Programmatic Advertising Glossary – Demystifying Technical Jargons

Are you finding it difficult to get the hang of programmatic advertising terms?

Well, here’s a Programmatic Advertising Glossary to help you understand the key technical jargon of the programmatic ecosystem.

Let’s dig deeper!

Programmatic Advertising Glossary


Ad Network

It is a platform that connects advertisers with publishers with ad inventory on their websites or mobile apps. Advertisers use ad networks to reach their target audience through various ad formats, such as banner ads, video ads, native ads, and more.

Ad networks typically use data and algorithms to target ads to specific demographics or interests, making them more effective at reaching the right audience.

It also handles the technical aspects of ad serving, such as ad placement and optimization, allowing publishers to focus on creating quality content.

Ad Exchange

An ad exchange is a digital marketplace where advertisers and publishers combine to buy and sell ad inventory in real time through bidding. Ad exchanges are often powered by programmatic advertising technology, which uses algorithms and data to automate the buying and selling of ad inventory.

In an ad exchange, publishers list their available ad inventory, such as banner ad slots or video ad placements. Advertisers bid on that inventory in real-time through real-time bidding (RTB). Advertisers use data and targeting parameters to bid on ad impressions, and the highest bidder wins the right to serve their ad to the user.

Ad Slots

Ad slots are the space available at a publisher’s platform to display ads.

Ad Buying

Ad buying refers to purchasing ad slots available to place an ad.


Ads.txt (Authorized Digital Sellers) is a text file publishers can place on their websites, listing the companies authorized to sell their digital inventory. It is an initiative launched by the Interactive Advertising Bureau (IAB) to help combat ad fraud and increase transparency in programmatic advertising.

The ads.txt file contains a list of authorized sellers of a publisher’s inventory, including ad networks, programmatic platforms, and other intermediaries. The purpose of ads.txt is to create a transparent chain of custody for programmatic ad inventory, making it harder for fraudsters to spoof domains and steal ad revenue.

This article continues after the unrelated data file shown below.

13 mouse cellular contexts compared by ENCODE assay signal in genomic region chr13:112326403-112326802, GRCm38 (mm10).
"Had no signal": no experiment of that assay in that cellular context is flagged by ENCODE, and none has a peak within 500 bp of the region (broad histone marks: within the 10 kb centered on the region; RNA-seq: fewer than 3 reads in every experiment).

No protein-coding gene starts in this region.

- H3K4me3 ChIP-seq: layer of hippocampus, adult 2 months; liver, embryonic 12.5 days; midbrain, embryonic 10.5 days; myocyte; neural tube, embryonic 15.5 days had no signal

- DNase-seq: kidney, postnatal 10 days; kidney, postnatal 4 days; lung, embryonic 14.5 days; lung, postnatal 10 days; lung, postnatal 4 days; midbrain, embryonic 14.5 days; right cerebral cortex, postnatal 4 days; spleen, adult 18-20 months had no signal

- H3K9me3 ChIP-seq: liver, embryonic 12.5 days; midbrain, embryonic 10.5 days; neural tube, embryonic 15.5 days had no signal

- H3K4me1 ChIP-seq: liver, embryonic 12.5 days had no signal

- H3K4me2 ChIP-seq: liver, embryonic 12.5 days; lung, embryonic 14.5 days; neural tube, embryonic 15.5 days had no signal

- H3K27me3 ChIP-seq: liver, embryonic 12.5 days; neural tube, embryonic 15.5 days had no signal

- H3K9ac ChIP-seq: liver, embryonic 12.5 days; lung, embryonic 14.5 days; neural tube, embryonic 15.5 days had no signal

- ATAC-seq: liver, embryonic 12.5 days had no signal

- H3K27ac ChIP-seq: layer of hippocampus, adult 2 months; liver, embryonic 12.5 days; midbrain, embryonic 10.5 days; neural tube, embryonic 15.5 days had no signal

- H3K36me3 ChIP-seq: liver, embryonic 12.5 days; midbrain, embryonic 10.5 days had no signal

When an ad is purchased through a programmatic platform, the buyer’s ad server checks the ads.txt file of the publisher’s website to ensure that the seller listed in the file is authorized to sell the inventory. The ad server will not bid on the inventory if the seller is not listed in the ads.txt file.

Ad Server

Ad server refers to technology that helps advertisers & publishers to distribute & manage ads across numerous advertising channels. Ad servers are used by advertisers, publishers, and ad networks to deliver, manage, and optimize their advertising campaigns.

Ad Verification

Ad verification ensures that online ads are being displayed to the right audience, on the right websites, and in the right context. Advertisers, publishers, and ad networks use ad verification tools and services to monitor and verify that their ads are being displayed correctly and that they are not being shown in inappropriate or fraudulent contexts.

Audience Targeting

Audience targeting uses data & algorithms to identify and target specific groups of people based on different factors such as demographics, interests, behavior, affinity, etc., with relevant ads.

Ad Fill Rate

It is a metric that helps publishers understand how many of their ad slots were filled out of the total ad slots available.

Ad Fill Rate = [Ad Served/Total No. of Ad requests] * 100

Ad Fraud

Ad Fraud in programmatic media buying refers to wasting an advertiser’s budget by deceptively inflating impressions & clicks.


Application Programming Interface (API) enables data transfer from different platforms to a unified dashboard.

Ad Injecting

It is a black-hat practice of using malicious software to place an ad illegitimately instead of another ad.

Behavioral Targeting

Behavioral targeting segments the audience based on their online activities to serve relevant ads to each segment. It uses a variety of data sources to track user behavior, including browsing history, search queries, social media activity, and demographic information. Advertisers can use this data to build a profile of a user’s interests and preferences and then use that profile to deliver ads that are more likely to be of interest to that user.